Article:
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Analytics News & Analysis

Dropbox Gets Big Bucks, Box Gets Talent, Syncplicity Gets Analytical

These are golden days for enterprise (and wanna be enterprise) IT vendors, especially for those that offer consumer-like experiences in the cloud.

You don’t have to look any further than the (now confirmed) $350 million Dropbox raised last month to prove it. That puts the file sync and share vendor’s valuation at over $10 billion. It’s a pretty hefty sum for any company, let alone one which may be giving many of its products/services away for free.

That being said, Dropbox is loved by the masses; last November it reported that it had 200 million registered users. It’s safe to assume that most of them registered as individuals versus as members of corporations.
 

Big Data (Actually) Bites: Trust, Cannibals, Serving Man #MWLMWC14

to serve man

Big data — and its curious link to cannibals — has been on my mind for a while now. It came up nearly two years ago after I read a Pew Internet/Elon University survey on the state of big data, which somehow got me thinking about a Twilight Zone episode called "To Serve Man."

In my arguably twisted, clearly fertile imagination, cannibalism became a metaphor for big data. How? Well, just think of big data as a synonym for the Kanamits, a race of nine-foot-tall aliens who randomly land on Earth and start promoting the fact that their only intention is to help humanity.

Their advanced technologies quickly eradicate many of the planet's oldest problems, from hunger to the high cost of energy. It makes life better, or so it seems -- resolving questions, increasing convenience and transforming barren deserts into big, blooming fields.

Remind you of anything, big data aficionados? It should, especially if you are attending the Mobile World Congress (MWC) in Barcelona this week.

The Yin and Yang of Collaboration: Engagement and Analytics

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Let's face it: Getting people's attention, getting time on their calendar, getting them on the phone, getting people to collaborate on anything is like herding cats. Competing demands personally and professionally, increasing amount of information in an increasing variety of forms from an increasing number of channels -- that’s why the future of collaboration will focus on engagement and the underlying analytics that drive human behavior, productivity, efficiencies, satisfaction, revenue opportunities or other metrics impacting your organization.

IBM, Microsoft, SAP, SAS Lead Gartner's BI Analytics Magic Quadrant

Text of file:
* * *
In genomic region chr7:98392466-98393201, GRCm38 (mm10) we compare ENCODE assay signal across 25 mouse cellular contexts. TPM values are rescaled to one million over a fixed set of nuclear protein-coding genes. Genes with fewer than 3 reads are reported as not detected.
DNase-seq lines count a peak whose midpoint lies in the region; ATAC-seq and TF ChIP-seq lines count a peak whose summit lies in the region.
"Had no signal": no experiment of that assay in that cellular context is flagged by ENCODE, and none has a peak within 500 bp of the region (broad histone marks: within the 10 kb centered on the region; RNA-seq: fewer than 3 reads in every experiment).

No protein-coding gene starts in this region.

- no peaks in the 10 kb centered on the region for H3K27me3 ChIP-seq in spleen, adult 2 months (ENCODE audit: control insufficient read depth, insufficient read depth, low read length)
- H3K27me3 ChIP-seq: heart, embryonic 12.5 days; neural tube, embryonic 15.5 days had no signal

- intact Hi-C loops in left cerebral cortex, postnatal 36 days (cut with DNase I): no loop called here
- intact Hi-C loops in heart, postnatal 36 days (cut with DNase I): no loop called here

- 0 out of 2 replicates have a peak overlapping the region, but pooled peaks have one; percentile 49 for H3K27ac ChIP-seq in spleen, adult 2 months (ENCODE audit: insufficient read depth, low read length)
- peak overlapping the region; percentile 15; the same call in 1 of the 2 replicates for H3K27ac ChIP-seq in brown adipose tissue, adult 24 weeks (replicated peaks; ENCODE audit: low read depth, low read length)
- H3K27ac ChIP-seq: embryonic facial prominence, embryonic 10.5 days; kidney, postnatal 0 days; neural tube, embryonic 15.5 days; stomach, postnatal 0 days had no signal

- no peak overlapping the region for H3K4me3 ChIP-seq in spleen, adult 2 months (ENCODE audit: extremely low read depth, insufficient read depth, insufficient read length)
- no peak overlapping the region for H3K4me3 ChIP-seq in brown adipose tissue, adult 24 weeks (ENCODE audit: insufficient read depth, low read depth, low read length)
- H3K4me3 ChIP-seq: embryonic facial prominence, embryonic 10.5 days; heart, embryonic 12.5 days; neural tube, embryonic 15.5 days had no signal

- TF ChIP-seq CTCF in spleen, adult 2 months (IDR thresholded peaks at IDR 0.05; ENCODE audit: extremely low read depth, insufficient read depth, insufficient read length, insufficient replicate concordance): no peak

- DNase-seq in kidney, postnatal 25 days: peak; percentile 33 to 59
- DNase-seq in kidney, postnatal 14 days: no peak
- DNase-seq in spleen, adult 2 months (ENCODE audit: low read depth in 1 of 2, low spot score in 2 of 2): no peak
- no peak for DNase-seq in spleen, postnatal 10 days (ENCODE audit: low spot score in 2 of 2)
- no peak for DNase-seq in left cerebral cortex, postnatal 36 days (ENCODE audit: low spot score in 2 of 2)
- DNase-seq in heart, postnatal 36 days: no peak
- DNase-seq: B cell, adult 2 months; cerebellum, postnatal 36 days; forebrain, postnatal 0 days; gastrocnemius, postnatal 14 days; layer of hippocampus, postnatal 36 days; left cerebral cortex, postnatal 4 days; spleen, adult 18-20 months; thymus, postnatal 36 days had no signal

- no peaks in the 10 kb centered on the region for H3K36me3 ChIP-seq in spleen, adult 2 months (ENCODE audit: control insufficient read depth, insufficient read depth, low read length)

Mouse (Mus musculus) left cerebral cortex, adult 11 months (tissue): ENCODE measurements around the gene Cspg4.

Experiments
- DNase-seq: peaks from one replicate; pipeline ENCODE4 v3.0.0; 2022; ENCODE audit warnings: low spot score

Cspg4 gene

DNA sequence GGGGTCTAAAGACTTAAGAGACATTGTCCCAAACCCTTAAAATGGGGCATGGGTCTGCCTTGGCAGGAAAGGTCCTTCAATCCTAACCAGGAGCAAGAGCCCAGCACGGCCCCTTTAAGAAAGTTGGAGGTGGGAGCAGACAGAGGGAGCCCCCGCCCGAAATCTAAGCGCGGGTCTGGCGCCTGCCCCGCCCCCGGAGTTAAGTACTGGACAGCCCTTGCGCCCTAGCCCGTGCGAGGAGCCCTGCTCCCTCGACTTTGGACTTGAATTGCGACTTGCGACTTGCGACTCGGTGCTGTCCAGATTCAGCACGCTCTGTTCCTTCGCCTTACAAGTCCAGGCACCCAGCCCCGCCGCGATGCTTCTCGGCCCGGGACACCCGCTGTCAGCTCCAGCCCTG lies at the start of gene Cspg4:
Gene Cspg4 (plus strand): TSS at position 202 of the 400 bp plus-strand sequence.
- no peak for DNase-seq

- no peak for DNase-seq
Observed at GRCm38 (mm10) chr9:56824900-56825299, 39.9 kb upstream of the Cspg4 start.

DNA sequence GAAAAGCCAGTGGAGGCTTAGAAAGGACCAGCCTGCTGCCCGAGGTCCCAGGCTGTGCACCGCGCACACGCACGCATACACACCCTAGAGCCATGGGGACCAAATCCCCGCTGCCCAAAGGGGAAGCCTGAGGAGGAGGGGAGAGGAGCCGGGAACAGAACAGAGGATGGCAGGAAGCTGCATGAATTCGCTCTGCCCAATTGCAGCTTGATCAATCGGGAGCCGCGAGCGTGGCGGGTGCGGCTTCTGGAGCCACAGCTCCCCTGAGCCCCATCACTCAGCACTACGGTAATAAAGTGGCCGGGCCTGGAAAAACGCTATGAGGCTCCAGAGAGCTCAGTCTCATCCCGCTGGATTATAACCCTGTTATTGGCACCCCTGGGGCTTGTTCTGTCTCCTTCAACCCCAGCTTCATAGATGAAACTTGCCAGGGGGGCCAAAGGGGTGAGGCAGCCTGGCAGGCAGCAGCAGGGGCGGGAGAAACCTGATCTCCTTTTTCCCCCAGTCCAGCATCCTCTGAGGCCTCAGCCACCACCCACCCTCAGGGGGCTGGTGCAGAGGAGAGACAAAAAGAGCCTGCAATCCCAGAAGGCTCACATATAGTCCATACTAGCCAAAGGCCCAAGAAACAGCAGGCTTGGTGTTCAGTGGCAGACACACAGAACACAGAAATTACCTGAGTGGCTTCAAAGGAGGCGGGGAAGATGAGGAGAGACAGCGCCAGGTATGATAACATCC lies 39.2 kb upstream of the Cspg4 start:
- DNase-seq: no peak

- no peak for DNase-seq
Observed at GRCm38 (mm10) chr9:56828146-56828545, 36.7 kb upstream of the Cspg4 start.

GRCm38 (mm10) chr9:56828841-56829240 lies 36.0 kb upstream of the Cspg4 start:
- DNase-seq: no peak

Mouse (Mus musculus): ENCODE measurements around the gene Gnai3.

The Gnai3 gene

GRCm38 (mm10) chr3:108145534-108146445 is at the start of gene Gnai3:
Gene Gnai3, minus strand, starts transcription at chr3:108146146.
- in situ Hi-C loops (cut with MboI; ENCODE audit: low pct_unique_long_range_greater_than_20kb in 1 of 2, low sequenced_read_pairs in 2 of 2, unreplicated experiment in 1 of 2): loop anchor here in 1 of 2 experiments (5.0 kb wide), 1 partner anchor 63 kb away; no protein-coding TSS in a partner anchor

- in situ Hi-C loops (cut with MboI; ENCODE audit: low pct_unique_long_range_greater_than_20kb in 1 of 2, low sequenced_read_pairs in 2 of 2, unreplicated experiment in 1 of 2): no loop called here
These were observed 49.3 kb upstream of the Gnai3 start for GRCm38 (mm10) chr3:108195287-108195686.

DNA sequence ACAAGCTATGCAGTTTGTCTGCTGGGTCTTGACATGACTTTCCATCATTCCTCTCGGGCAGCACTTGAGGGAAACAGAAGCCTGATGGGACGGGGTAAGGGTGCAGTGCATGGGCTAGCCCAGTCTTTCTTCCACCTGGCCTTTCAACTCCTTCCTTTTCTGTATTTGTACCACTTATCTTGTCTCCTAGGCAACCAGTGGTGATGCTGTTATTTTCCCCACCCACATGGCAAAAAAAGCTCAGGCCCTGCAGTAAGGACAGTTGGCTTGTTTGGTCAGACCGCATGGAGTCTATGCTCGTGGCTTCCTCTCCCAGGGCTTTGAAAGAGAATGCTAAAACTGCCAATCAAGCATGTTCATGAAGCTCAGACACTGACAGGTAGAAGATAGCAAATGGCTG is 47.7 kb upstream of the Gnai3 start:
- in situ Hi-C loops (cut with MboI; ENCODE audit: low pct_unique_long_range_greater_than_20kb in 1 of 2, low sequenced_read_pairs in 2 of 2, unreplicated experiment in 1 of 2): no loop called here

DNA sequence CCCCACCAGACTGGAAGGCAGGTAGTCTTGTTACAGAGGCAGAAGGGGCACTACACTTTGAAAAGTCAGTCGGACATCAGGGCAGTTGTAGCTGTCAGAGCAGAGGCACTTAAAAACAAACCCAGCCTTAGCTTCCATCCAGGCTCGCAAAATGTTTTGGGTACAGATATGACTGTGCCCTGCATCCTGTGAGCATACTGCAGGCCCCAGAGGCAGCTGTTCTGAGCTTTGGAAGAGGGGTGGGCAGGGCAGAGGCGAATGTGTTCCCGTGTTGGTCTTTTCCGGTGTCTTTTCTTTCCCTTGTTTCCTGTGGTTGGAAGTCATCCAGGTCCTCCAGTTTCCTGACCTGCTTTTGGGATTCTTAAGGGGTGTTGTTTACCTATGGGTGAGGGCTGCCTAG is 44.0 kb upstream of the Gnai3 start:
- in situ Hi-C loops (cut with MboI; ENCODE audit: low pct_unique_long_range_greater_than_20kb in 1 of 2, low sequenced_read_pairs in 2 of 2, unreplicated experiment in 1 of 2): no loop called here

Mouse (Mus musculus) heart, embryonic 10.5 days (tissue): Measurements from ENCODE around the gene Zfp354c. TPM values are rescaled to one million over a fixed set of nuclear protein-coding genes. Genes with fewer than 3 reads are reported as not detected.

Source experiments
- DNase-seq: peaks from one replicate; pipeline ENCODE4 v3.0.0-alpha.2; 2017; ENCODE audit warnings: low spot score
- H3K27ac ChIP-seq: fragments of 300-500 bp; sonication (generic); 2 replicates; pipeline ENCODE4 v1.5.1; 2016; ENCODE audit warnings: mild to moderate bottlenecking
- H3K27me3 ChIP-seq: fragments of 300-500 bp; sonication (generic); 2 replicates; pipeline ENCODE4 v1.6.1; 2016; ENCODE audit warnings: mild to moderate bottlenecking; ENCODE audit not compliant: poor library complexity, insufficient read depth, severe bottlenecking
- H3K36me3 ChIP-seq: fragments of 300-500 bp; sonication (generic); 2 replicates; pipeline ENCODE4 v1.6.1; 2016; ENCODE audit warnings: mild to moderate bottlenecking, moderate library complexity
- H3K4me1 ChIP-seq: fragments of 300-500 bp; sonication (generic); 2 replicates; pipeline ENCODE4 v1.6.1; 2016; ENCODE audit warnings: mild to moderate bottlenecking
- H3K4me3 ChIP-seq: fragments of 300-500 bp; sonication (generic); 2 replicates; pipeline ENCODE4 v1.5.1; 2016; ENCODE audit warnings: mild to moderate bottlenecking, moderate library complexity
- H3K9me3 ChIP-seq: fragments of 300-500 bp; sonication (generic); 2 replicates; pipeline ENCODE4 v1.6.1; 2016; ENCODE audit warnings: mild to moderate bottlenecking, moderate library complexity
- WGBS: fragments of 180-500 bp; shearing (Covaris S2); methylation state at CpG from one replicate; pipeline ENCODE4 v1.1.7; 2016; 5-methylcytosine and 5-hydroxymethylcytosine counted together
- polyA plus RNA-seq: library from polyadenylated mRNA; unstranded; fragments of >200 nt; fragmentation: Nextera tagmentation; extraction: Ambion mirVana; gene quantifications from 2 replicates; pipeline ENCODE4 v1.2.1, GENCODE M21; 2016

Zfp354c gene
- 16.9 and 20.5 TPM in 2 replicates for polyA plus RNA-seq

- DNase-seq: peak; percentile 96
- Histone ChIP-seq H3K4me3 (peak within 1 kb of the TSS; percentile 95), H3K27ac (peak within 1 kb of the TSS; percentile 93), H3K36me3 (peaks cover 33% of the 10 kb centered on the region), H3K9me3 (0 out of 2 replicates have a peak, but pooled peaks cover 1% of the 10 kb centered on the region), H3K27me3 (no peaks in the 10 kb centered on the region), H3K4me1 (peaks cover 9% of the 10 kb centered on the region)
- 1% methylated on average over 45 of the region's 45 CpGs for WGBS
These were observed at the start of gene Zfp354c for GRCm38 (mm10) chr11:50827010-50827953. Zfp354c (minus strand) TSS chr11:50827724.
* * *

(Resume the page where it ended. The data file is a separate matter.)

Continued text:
Gartner’s Magic Quadrant for Business Intelligence and Analytics Platforms is one of the most dynamic quadrants Gartner produces. It reflects a market that is still growing and intensely competitive. However, all is not well in paradise.

Enterprises are looking to expand the use or even standardize their data discovery platforms for larger business intelligence (BI) deployments. But Gartner reports that many vendors lack the enterprise features around governance, administration and scalability that are required to do this.

Why IBM's Cloudant Acquisition is a Big Deal and Who it Threatens

While the age of big data, mobile, cloud and analytics is one of great excitement and opportunity for startups like Cloudera, DataStax, MongoDB and others who have emerged during the past several years, it’s also one of danger for computing giants like EMC, IBM, HP, Oracle, Microsoft and the like.

Chances are, better than not, that at least one of these established giants won’t make it into computing’s third era. 

HP Autonomy Focusing on Healthcare Analytics #HIMSS2014

HP HPA

There are two interesting points to note around HP Autonomy’s (HPA) Healthcare Analytics release. The first is that HPA has developed its IDOL technology to target a specific vertical. The second is that it's a self-service platform designed with users in mind rather than IT.

Healthcare Analytics will not be released until next month, but HPA is already talking it up at the Healthcare Information and Management Systems Society (HIMSS) conference this week in Orlando, Fla.

Big Data Won't Cross the Chasm Before 2015 (But There's a $1T Market to Come)

BigDatachasm.jpgBig as the buzz around big data is, the reality is that most enterprises have yet to adopt it. And that won’t change before 2015, if you believe what tech forecasting god Geoffrey Moore has to say.